Kokkie Kooyman, portfolio manager at Denker Capital.
  • Denker Capital's Kokkie Kooyman sees excellent opportunities in a number of financial companies across the world following the market slump last year.
  • These include Russia's biggest bank and an Indian housing finance company.
  • In South Africa, he has two favourites: Absa and Investec.

The large market slump in 2018 has offered investors excellent investment opportunities in the financial sector, says one of South Africa’s best-known investors, Kokkie Kooyman.

The Denker Capital founder manages the award-winning Sanlam Global Financial Fund and the Denker Global Financial Fund. Kooyman was named Fund Manager of the Year four years in a row in the financials category by the UK-based publication Investment Week.

Kooyman sees a number of bargain shares in the global market, and his funds have bought more shares over the past three months after panic selling brought a long bull run to an end in 2018.

Wall Street's S&P 500 was down 6.2% in 2018, booking its worst year since the financial crisis and worst December since the Great Depression. The JSE lost more than 11% last year - also its worst performance since 2008.

 “This time it was higher interest rates and macro-economic concerns and political uncertainty that triggered the sell-off. The rest followed driven by misplaced fear.

“Our own research (and the research of many others) highlights how small the effect of these macro concerns is on earnings of companies.”

 “US financial shares were sold down aggressively due to fears about short-term effect of US interest rates not being hiked much further, while emerging market companies were sold because of fears of the effect of future higher interest rates.”

This has created a great opportunity to invest in good companies in strong growth environments whose share prices have fallen due to irrational fears of emotional investors about their prospects, says Kooyman.

He looks for these four factors before he invests:

  • A share price that has fallen to a level far below its intrinsic valuation (a calculation of what a company is really worth). “That is difficult for most investors to judge, but mostly that also means that the company’s valuation is trading below its historic average.”
  • The future growth prospects of the company remain good.
  • Most importantly, management have a track record of being capable and rational allocation of capital.

Kooyman sees value in two JSE-listed financial shares: Absa and, his favourite, Investec.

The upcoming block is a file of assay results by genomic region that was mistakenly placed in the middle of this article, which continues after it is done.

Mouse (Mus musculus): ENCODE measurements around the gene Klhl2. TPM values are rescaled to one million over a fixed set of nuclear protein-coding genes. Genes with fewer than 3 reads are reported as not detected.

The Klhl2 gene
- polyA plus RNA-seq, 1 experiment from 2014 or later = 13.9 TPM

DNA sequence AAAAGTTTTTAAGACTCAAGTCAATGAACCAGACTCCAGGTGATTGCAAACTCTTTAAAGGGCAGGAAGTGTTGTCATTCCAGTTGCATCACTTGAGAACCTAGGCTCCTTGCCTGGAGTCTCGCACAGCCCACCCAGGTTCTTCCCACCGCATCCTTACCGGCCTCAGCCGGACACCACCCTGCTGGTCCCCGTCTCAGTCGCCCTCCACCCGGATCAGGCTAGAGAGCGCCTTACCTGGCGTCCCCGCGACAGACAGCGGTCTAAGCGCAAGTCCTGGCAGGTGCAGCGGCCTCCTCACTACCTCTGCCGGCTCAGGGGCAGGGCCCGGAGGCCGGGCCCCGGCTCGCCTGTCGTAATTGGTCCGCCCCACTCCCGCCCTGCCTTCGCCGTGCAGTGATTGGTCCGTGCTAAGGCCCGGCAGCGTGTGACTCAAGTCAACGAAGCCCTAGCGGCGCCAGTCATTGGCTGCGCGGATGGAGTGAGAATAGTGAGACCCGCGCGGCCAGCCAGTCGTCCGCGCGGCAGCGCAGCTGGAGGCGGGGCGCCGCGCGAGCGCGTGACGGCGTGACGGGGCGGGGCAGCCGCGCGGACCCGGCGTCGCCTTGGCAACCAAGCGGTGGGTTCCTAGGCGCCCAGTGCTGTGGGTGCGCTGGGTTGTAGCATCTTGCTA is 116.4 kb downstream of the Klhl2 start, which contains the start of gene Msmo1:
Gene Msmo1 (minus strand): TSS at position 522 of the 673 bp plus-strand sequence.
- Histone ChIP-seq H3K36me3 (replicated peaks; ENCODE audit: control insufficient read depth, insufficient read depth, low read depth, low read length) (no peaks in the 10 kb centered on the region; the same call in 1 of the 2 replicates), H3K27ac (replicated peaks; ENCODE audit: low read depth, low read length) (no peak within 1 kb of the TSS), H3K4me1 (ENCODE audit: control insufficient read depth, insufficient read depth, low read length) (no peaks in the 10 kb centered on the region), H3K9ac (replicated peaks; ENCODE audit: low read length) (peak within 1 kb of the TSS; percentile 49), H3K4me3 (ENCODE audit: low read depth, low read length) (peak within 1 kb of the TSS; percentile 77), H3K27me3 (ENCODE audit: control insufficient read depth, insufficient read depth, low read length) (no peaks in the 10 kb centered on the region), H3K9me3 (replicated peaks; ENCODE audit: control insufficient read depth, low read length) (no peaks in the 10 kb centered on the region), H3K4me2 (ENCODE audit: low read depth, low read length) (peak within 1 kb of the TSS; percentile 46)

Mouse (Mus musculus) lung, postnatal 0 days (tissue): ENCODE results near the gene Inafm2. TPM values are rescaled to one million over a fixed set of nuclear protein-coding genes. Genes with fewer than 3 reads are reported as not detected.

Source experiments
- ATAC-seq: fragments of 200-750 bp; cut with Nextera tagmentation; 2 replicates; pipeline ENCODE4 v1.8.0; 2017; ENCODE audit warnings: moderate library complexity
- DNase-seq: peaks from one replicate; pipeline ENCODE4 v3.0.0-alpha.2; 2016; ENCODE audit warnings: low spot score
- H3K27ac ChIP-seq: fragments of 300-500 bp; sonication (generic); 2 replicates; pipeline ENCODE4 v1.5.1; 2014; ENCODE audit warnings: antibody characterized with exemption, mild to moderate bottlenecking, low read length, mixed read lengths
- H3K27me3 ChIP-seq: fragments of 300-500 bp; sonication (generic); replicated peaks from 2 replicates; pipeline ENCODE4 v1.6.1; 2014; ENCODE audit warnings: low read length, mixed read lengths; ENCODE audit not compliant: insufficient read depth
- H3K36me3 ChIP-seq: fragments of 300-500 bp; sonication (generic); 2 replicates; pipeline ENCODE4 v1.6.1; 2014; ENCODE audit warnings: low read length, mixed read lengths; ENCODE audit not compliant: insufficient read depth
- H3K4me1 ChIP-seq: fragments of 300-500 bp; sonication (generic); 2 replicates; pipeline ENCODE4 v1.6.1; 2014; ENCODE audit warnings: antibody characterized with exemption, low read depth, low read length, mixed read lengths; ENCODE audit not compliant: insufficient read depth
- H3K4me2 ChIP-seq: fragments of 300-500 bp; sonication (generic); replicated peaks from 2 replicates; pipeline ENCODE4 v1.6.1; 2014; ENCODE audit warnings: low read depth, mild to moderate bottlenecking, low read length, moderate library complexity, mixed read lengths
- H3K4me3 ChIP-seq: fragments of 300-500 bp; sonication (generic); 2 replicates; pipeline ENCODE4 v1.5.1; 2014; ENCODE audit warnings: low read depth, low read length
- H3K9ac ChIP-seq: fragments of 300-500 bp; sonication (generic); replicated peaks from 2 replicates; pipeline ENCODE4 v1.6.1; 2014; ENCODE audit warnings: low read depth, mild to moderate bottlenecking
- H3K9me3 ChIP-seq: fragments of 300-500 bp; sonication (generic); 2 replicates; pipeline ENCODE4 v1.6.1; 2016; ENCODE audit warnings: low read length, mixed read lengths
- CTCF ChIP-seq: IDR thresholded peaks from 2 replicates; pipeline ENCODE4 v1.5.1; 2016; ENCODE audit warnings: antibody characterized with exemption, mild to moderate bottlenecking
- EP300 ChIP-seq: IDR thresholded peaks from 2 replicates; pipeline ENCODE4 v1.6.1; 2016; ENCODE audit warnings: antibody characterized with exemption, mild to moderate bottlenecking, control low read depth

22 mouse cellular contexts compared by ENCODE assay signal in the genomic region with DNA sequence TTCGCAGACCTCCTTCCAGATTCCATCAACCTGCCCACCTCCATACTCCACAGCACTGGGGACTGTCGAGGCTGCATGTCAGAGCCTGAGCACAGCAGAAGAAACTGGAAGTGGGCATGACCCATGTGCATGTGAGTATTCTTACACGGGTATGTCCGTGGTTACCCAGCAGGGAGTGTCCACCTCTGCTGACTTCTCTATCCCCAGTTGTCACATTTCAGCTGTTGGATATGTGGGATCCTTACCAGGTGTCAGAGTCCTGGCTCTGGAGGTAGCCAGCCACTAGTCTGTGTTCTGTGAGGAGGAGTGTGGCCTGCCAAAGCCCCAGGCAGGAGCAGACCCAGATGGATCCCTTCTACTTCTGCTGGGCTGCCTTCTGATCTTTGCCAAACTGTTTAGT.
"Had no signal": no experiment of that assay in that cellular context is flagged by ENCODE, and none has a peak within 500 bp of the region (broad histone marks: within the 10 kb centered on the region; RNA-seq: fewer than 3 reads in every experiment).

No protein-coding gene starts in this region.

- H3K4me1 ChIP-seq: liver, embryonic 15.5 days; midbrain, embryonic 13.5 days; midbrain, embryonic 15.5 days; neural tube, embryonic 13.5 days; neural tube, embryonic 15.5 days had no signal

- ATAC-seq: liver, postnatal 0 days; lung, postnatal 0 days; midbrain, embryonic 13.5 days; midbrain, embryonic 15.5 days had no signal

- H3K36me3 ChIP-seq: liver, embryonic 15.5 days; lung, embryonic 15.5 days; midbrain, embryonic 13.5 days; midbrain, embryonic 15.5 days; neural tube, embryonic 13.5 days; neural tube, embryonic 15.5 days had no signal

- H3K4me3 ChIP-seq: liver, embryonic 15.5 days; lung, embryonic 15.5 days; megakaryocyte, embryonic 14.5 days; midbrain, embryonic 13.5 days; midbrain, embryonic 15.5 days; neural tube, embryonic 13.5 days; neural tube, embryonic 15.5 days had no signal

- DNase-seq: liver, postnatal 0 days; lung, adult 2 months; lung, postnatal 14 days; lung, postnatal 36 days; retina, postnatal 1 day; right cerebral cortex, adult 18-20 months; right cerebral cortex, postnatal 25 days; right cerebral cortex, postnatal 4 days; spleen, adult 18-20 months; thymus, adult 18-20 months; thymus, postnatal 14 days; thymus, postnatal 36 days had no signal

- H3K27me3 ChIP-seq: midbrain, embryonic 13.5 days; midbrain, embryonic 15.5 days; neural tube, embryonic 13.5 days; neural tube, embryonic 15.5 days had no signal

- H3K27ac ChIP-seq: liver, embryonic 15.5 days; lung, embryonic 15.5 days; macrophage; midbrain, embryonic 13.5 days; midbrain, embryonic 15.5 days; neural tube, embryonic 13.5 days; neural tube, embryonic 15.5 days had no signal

Based on its share price compared to its net asset value, Investec is now the most undervalued it has ever been, Kooyman says.

"This is another case where the market has totally overreacted to three factors that do influence its earnings growth: the South African economy, pound currency risk if we have a hard' Brexit and then negative markets, which affect both its asset management and wealth management income stream.

"But the market is ignoring the fact that a lot has been done clearing debris left from 2008 and other problems, as well as the renewed focus and energy that new CEOs Hendrik du Toit and Fani Titi will bring."

Looking beyond South Africa, these are his top investment picks right now:

  • Indiabulls Financials, an Indian housing finance company with “very entrepreneurial management”
  • Prudential, a UK life company which earns 70% of its premium income from China and Indonesia
  • Essent Group, a US mortgage insurer with a "clean" balance sheet
  • One Saving, a UK company that finances property groups which has been hit hard by Brexit fears
  • Tinkoff, a Russian company and "one of the best financial services companies in the world
  • Société Générale, which has been sold down to "very attractive levels"
  • Russia's largest bank Sberbank, which has “an excellent track record”
  • Legal & General, a UK company which could benefit from pension reform
  • The US bank Citigroup, "not the best, but the cheapest" with very good assets in Latin America
  • TBC, a Georgian bank in a strong growth environment

All of these companies have lost large chunks of their value in the past year:

financial shares
Source: Denker Capital

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